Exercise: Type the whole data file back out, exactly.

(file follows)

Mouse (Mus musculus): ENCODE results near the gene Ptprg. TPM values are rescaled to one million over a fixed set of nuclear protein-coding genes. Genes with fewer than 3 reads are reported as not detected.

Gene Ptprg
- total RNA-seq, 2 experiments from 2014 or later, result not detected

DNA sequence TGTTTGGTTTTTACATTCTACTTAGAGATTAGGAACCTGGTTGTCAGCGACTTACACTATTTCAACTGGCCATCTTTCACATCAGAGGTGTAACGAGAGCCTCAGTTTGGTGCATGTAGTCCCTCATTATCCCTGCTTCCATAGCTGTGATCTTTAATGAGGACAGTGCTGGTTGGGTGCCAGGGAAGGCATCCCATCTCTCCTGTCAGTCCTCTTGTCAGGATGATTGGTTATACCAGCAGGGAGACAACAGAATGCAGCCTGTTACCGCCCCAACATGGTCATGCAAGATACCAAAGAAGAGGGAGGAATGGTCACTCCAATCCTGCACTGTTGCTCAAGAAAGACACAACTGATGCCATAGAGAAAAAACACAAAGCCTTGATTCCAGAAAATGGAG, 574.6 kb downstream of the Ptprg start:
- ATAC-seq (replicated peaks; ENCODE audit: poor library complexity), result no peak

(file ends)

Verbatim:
Mouse (Mus musculus): ENCODE results near the gene Ptprg. TPM values are rescaled to one million over a fixed set of nuclear protein-coding genes. Genes with fewer than 3 reads are reported as not detected.

Gene Ptprg
- total RNA-seq, 2 experiments from 2014 or later, result not detected

DNA sequence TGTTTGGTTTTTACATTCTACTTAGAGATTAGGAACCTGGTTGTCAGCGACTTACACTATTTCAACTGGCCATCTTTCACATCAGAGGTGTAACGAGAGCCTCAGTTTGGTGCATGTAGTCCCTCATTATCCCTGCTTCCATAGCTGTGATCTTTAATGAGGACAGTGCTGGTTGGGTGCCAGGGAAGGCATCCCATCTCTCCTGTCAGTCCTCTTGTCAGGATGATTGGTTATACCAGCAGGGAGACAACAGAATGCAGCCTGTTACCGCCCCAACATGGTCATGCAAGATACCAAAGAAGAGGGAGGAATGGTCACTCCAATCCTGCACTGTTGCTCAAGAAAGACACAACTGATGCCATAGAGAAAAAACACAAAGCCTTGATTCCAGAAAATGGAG, 574.6 kb downstream of the Ptprg start:
- ATAC-seq (replicated peaks; ENCODE audit: poor library complexity), result no peak